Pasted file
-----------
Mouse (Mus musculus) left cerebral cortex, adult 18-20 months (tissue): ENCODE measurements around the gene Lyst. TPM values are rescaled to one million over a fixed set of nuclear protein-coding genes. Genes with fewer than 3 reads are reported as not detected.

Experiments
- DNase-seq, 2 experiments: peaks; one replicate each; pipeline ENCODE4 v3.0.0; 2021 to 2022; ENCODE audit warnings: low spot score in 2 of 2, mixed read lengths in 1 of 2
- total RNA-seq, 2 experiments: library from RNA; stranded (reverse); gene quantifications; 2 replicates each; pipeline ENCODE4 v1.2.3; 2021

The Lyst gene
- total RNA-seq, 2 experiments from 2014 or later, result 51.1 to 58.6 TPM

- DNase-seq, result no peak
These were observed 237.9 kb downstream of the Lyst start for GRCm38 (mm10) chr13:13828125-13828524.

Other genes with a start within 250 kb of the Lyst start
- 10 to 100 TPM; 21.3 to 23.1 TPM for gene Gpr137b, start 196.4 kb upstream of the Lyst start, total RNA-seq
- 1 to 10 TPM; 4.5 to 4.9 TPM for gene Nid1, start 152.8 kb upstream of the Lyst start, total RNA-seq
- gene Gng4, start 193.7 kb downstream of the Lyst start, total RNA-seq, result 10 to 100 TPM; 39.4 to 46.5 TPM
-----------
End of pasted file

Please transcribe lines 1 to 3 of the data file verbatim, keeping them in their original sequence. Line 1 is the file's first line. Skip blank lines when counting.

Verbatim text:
Mouse (Mus musculus) left cerebral cortex, adult 18-20 months (tissue): ENCODE measurements around the gene Lyst. TPM values are rescaled to one million over a fixed set of nuclear protein-coding genes. Genes with fewer than 3 reads are reported as not detected.

Experiments
- DNase-seq, 2 experiments: peaks; one replicate each; pipeline ENCODE4 v3.0.0; 2021 to 2022; ENCODE audit warnings: low spot score in 2 of 2, mixed read lengths in 1 of 2